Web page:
social media toolsDo you want more blog readers?

Are you looking for creative tools to increase your exposure?

When people share your blog content with friends, they help build your readership.

In this article you’ll discover four often-overlooked tools that encourage social sharing to draw more readers to your blog.

#1: Reveal Content After Shares

When a person clicks a social share icon on your blog, your post shows up in their news feed where their friends can see it. This explicit endorsement (social proof) of your content draws in new readers.

After all, those friends probably have similar interests. When they see a trusted friend recommend your blog post, they are more likely to click through and read it.

If you want more shares—to get that all-important social proof—you have to ask for them, right? Including a specific call to action in your blog posts is an effective way to get shares, but have you thought about adding an incentive?

Social Locker is a clever WordPress plugin that allows you to show part of a post, and then ask your readers for a social share in order to see the rest. It’s a win-win exchange. Your reader gets access to additional content and you get the social shares you need to reach more people.

social locker plugin

Social Locker lets you reveal content after a reader shares.

Incentivizing social shares is a surefire tactic for rapidly growing your blog readership.

For this trading tactic to work well, you have to convince the reader that your post is so valuable it’s worth the trade—and then deliver on that promise. Try it out with a comprehensive list post packed with useful information.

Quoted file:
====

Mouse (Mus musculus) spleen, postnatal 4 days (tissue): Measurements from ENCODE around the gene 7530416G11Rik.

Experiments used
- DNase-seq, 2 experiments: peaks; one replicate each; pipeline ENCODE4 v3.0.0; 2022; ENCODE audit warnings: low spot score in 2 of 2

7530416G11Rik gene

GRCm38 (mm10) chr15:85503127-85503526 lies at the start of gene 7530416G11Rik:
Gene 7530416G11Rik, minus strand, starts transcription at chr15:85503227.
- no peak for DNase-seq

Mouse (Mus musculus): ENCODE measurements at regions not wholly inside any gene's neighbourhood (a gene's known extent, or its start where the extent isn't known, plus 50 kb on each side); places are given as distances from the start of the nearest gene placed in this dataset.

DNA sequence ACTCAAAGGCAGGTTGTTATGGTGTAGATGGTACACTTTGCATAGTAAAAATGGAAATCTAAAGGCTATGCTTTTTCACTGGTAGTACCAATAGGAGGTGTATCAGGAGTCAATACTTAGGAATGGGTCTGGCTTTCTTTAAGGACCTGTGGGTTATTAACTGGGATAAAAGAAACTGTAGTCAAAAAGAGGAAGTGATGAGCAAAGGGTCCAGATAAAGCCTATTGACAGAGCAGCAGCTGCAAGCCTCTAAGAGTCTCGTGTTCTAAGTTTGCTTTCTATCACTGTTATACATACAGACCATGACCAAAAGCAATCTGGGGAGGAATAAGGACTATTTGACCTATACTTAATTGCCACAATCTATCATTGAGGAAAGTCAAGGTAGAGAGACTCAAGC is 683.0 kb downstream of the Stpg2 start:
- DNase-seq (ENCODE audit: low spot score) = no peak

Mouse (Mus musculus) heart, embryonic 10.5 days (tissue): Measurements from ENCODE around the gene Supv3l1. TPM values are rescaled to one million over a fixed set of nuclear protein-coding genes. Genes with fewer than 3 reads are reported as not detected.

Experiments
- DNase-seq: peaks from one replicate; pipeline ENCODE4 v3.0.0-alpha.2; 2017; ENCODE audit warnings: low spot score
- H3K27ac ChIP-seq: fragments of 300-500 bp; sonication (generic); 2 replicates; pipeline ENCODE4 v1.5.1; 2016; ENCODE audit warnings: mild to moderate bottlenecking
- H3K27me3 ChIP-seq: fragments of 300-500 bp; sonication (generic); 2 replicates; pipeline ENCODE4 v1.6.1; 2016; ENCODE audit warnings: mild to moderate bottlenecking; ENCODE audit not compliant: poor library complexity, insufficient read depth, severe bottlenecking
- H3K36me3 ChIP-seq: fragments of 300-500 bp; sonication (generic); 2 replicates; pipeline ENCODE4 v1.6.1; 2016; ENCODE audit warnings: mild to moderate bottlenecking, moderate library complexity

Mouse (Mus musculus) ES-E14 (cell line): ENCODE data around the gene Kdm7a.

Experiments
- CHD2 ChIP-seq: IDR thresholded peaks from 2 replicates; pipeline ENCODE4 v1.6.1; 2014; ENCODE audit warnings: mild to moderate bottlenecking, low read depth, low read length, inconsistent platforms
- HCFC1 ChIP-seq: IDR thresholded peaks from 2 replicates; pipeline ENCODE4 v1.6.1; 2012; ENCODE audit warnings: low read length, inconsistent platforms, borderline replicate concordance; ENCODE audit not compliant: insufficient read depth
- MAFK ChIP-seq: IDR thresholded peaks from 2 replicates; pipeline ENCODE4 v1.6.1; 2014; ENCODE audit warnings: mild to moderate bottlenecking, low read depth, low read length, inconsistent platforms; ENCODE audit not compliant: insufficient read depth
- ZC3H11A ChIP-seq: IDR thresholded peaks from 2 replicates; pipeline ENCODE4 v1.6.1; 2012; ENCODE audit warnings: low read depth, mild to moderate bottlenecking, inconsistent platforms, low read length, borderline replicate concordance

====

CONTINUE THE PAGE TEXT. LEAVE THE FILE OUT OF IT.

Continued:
I’ve tried this plugin myself and had success. Here are some stats from my top posts this year.

social locker stats

Trade access to awesome content for social shares.

As you can see, 32% of the people visiting my top blog post shared it with their audience. Based on these numbers, I plan to use Social Locker in future posts to jumpstart sharing and attract more readers.

This plugin isn’t just for new posts. Try it out on evergreen list posts to get more eyes on that useful content.

#2: Make It Easy for Readers to Share

I love big, fat, yellow highlighters, but since I can’t mark up my screen, I often cut and paste passages of text into my notepad or Trello for future use and sharing. I’ve discovered that many others do this as well.

SumoMe (a WordPress plugin) helps streamline that process for your readers. When a reader highlights a sentence in your article, SumoMe opens a window that’s pre-populated with the highlighted passage—along with Twitter and Facebook share icons. You let your visitors share the most interesting bits of your post with a single click.

sumome highlighted tweet

Make it easy for readers to share the most important parts of your blog post.

If you want to keep track of how many times people use SumoMe to tweet your posts, here’s a hack to append some tracking information to each tweet.

When you configure the SumoMe settings, add a hashtag along with your Twitter username. See below:

sumome tracking

Get credit for your great information when people share it via Twitter.

You can search for the hashtag on Twitter to get a quick look at how many times your readers used the tool to tweet snippets of your post.

#3: Automatically Distribute Articles offers a number of ways to automatically publish your blog posts to popular social platforms. But did you know it can publish Google Alerts in your RSS feed?

google alert tracking

Set up topic-specific Google Alerts to share via RSS.